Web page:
From WikiEducator
Jump to: navigation, search

What is J2ME or Java ME?

Primary components of the Java Platform, Micro Edition (Java ME, formerly J2ME) include Connected Device Configurations, Connected Limited Device Configurations, Mobile Information Device Profiles, along with many other tools and technologies that address Java solutions for the consumer and embedded device markets. Take your first step into learning more about these technologies. Definitions of terms, and what these new concepts can mean to you are available here

Application Development

Part 1: Creating MIDlets

J2ME can be divided into three parts, as shown in Figure 1: a configuration, a profile, and optional packages. A configuration contains the JVM (not the traditional JVM, but the cut-down version) and some class libraries; a profile builds on top of these base class libraries by providing a useful set of APIs; and optional packages, are well, an optional set of APIs that you may or may not use when creating your applications. Optional packages are traditionally not packaged by the device manufacturers, and you have to package and distribute them with your application. The configuration and profile are supplied by the device manufacturers and they embedded them in the devices.

Figure 1.:

The most popular profile and configuration that Sun provides are the Mobile Information Device Profile (MIDP) and Connected Limited Device Configuration (CLDC), respectively. As the name suggests, CLDC is for devices with limited configurations; for example, devices that have only 128 to 512KB of memory available for Java applications. Consequently, the JVM that it provides is very limited and supports only a small number of traditional Java classes. (This limited JVM is actually called the KVM.) Its counterpart, the Connected Device Configuration (CDC) is for devices with at least 2MB of memory available and supports a more feature-rich JVM (but still not a standard JVM).

The MID profile complements the CLDC configuration very well because it minimizes both the memory and power required for limited devices. It provides the basic API that is used for creating application for these devices. For example, it provides the javax.microedition.lcdui package that allows us to create the GUI elements that can be shown on a (limited) device running the MID profile on top of a CLDC configuration. Note that MIDP cannot be used with CDC devices. CDC devices get their own set of profiles, like the Foundation and Personal profiles. However, I will not cover these profiles or the CDC here, and will concentrate on using MIDP and CLDC only.

Understanding the Process of MIDlet Creation--Without the Toolkit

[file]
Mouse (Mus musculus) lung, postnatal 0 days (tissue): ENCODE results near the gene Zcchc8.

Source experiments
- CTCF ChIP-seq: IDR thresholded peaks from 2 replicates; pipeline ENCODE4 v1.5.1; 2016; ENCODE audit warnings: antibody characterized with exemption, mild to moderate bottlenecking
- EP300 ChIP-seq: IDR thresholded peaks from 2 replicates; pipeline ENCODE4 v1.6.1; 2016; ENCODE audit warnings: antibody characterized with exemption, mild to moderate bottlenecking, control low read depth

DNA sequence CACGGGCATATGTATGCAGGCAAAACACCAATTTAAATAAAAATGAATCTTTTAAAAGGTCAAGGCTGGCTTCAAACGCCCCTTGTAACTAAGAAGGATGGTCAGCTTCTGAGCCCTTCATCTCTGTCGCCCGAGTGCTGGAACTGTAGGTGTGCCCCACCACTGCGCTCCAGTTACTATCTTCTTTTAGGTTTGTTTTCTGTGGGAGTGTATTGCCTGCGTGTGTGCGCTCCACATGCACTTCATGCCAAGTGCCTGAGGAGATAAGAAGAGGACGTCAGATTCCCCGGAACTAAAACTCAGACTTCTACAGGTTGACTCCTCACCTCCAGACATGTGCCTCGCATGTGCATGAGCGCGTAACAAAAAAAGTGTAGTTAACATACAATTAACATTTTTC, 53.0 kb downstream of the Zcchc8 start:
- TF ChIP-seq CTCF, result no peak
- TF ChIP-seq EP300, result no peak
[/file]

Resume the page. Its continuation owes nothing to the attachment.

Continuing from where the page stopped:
There are seven steps in the creation of a MIDlet. These steps are: designing, coding, compiling, preverification, packaging, testing, and deployment. Some of these steps are not strictly MIDlet-centric (for example, every application needs to be designed, coded, and compiled), but we will cover them here because there are MIDlet-centric differences. The Toolkit abstracts a lot of these steps so that it is easier for you in the overall scheme of things. This is fine and dandy once you know the process, but when you are only starting out, you really should be coding by hand, rather than using a sugar-coated abstraction.

To ensure that we get a hands-on understanding of these steps, let us take the help of a simple example. We will create a MIDlet that, when executed, will print the current date and time on a mobile device for a short time. Along with this in mind, keep Figure 2 handy to understand the sequence of these steps. Also, note that I will explain the lifecycle of MIDlets later. For the moment, let's get a simple MIDlet up and running, which will illustrate these steps.

Figure 2.:

Steps to MIDlet creation

Step 1: Design

MIDlets are different from other applications that you may have created, simply because MIDlets run in an environment that is very different. There are several issues, not just those that are most visible (for example, the interactivity of your MIDlet with the user), but others that impact its usability.

For the example application, our Date-Time MIDlet does not need user interactivity. It needs to display the current date and time for a few seconds when the user executes the MIDlet. For simple cases like this, it is perhaps sufficient to mimic the design of the MIDlet by drawing it on a piece of paper. For more complex designs with multiple screens, it is best to design the screens professionally before starting the actual coding process. Step 2: Code

Each MIDlet must extend the abstract MIDlet class found in the javax.microedition.midlet package, much like creating an applet by extending the java.applet.Applet class. At the minimum, your MIDlet must override three methods of this abstract class, startApp(), pauseApp(), and destroyApp(boolean unconditional). Here is the DateTimeApp class:

package com.j2me.part1;

import java.util.Date;

import javax.microedition.lcdui.Alert; import javax.microedition.lcdui.Display; import javax.microedition.midlet.MIDlet;

public class DateTimeApp extends MIDlet {

 Alert timeAlert;
 public DateTimeApp() {
   timeAlert = new Alert("Alert!");
   timeAlert.setString(new Date().toString());
   public void startApp() {
 public void pauseApp() {
 public void destroyApp(boolean unconditional)